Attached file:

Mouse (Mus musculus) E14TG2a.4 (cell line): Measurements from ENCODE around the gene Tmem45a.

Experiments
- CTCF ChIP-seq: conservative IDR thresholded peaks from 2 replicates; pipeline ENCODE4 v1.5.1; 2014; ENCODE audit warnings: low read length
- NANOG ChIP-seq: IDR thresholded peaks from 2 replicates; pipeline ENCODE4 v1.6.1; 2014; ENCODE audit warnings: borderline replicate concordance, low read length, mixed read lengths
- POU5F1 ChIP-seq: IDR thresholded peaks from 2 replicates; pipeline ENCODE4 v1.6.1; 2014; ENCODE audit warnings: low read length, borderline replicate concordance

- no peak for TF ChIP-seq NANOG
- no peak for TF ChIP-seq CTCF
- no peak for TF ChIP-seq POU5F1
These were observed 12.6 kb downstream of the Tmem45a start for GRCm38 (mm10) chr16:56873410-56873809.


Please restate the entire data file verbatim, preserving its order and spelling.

Mouse (Mus musculus) E14TG2a.4 (cell line): Measurements from ENCODE around the gene Tmem45a.

Experiments
- CTCF ChIP-seq: conservative IDR thresholded peaks from 2 replicates; pipeline ENCODE4 v1.5.1; 2014; ENCODE audit warnings: low read length
- NANOG ChIP-seq: IDR thresholded peaks from 2 replicates; pipeline ENCODE4 v1.6.1; 2014; ENCODE audit warnings: borderline replicate concordance, low read length, mixed read lengths
- POU5F1 ChIP-seq: IDR thresholded peaks from 2 replicates; pipeline ENCODE4 v1.6.1; 2014; ENCODE audit warnings: low read length, borderline replicate concordance

- no peak for TF ChIP-seq NANOG
- no peak for TF ChIP-seq CTCF
- no peak for TF ChIP-seq POU5F1
These were observed 12.6 kb downstream of the Tmem45a start for GRCm38 (mm10) chr16:56873410-56873809.